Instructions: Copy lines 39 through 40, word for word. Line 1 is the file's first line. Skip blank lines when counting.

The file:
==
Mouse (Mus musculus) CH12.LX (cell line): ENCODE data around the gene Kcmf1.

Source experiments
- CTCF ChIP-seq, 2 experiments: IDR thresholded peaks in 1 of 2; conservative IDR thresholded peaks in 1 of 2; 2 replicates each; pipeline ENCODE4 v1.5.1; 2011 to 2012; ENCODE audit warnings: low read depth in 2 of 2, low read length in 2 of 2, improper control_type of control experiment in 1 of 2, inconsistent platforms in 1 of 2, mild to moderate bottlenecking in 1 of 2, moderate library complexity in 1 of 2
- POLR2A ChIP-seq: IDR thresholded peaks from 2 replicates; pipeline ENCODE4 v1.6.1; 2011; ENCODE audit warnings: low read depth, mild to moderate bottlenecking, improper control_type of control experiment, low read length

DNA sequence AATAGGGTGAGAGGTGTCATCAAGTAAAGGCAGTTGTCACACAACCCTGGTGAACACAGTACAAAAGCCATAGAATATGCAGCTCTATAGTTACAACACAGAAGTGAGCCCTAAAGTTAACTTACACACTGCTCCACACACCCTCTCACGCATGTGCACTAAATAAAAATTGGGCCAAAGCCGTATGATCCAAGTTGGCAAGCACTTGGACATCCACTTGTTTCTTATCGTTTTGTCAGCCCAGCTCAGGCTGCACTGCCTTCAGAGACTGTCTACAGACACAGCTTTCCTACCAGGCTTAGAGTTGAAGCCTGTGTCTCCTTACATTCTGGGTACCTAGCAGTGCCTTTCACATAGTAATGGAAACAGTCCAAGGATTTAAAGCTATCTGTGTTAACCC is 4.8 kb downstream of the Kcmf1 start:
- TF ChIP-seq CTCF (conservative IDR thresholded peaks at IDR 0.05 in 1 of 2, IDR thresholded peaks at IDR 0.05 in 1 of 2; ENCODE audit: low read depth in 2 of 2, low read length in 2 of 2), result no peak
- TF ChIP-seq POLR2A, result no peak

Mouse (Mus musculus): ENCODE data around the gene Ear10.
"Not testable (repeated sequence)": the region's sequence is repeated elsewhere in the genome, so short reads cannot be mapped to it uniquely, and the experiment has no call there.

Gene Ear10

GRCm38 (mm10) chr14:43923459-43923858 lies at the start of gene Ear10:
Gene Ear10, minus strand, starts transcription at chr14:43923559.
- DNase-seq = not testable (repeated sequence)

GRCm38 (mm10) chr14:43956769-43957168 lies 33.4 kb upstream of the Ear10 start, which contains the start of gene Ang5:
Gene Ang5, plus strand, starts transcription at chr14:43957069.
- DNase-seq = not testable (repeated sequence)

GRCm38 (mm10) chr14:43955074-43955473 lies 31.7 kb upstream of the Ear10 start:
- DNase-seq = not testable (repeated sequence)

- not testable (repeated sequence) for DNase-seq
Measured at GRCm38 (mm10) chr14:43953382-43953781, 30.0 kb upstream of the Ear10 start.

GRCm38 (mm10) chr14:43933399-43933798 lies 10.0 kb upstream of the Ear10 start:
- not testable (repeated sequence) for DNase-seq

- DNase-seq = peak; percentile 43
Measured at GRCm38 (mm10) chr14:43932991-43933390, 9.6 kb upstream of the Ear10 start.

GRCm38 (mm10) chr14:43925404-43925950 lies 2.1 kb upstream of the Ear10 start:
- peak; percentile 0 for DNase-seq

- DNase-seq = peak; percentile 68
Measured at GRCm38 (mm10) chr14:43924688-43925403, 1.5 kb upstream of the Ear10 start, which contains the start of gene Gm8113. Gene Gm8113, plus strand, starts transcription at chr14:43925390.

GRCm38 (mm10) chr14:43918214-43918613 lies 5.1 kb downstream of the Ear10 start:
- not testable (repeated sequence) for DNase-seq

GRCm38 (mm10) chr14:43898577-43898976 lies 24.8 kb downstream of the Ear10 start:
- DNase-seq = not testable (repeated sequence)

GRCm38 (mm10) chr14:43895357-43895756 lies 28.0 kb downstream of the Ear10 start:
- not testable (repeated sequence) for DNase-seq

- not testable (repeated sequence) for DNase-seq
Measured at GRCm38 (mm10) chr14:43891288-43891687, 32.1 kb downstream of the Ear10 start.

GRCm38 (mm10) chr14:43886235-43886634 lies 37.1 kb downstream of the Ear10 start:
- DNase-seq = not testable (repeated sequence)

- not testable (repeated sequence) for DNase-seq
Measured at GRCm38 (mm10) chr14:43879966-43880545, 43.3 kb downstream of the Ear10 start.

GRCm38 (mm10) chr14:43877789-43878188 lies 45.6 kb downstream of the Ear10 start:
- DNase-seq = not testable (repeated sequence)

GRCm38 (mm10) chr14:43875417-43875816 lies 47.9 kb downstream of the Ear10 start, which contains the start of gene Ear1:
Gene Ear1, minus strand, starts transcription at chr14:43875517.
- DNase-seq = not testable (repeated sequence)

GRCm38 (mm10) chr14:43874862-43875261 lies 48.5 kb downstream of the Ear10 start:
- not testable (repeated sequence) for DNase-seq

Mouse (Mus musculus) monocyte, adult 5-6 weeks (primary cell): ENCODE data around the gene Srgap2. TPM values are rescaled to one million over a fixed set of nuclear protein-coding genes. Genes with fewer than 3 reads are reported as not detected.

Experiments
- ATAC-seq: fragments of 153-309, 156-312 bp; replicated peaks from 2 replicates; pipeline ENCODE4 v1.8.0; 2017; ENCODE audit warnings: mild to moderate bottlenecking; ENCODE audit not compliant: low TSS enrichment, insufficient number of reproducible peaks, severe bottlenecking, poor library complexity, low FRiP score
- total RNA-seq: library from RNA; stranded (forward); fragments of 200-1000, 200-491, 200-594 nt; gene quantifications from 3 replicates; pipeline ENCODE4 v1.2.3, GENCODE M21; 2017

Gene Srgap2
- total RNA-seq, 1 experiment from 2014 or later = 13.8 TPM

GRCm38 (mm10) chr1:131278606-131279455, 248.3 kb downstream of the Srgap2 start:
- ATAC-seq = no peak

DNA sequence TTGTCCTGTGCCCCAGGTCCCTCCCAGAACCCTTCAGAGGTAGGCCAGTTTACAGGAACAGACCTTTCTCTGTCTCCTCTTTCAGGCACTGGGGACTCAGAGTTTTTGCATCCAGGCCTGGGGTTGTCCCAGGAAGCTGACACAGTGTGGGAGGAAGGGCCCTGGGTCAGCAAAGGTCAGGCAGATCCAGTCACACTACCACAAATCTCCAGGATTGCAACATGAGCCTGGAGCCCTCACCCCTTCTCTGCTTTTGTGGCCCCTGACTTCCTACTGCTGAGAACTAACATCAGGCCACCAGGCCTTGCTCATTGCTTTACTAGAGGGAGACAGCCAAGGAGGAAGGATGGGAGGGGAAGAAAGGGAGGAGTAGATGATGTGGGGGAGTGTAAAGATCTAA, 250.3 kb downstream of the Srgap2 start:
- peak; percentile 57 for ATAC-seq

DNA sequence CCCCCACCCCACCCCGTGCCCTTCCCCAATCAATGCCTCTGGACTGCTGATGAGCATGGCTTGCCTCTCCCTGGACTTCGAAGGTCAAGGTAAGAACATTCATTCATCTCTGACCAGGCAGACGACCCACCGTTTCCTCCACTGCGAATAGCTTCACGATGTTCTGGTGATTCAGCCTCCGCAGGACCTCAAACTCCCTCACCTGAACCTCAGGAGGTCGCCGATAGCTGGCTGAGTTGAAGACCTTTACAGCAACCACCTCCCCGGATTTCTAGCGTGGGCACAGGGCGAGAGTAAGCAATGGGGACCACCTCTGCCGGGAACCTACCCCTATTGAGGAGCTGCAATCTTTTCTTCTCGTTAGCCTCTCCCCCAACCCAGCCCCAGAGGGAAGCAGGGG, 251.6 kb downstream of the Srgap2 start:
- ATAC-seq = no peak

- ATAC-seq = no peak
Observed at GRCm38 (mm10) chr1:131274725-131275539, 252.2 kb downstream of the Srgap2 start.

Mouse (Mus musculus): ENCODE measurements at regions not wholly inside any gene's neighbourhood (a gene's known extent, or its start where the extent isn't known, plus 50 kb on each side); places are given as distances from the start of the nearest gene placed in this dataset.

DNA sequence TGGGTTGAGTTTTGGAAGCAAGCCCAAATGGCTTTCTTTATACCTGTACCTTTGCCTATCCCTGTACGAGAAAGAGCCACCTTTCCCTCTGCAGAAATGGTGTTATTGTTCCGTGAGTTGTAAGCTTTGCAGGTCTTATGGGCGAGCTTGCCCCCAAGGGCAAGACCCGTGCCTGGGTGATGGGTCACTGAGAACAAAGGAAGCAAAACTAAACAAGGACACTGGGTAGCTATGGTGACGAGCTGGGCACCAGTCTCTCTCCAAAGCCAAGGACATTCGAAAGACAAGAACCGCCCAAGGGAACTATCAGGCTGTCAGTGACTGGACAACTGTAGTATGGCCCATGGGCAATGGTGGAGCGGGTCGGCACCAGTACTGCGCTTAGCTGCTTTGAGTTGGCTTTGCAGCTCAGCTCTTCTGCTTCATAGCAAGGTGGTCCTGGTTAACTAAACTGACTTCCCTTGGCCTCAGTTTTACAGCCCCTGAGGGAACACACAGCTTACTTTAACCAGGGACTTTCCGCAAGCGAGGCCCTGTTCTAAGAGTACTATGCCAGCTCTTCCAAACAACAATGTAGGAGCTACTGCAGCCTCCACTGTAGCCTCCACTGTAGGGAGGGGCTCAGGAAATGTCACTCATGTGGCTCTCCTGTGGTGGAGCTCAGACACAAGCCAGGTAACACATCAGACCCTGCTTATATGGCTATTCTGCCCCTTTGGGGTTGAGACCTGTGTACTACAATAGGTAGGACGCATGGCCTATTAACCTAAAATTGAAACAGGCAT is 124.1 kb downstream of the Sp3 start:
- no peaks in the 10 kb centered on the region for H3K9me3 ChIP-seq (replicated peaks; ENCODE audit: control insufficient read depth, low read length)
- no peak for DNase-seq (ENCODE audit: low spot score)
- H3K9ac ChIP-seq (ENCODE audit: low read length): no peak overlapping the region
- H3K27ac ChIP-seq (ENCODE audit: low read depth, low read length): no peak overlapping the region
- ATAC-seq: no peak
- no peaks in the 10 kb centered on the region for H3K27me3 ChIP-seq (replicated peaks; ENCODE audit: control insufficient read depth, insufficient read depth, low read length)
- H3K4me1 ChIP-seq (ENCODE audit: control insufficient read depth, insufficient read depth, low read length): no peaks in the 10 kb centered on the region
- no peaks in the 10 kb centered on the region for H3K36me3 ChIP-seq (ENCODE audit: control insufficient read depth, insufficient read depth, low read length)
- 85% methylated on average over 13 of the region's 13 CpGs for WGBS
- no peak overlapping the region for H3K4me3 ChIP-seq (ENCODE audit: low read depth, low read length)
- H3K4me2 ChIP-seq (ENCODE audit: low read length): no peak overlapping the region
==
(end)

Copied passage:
- not testable (repeated sequence) for DNase-seq
Measured at GRCm38 (mm10) chr14:43879966-43880545, 43.3 kb downstream of the Ear10 start.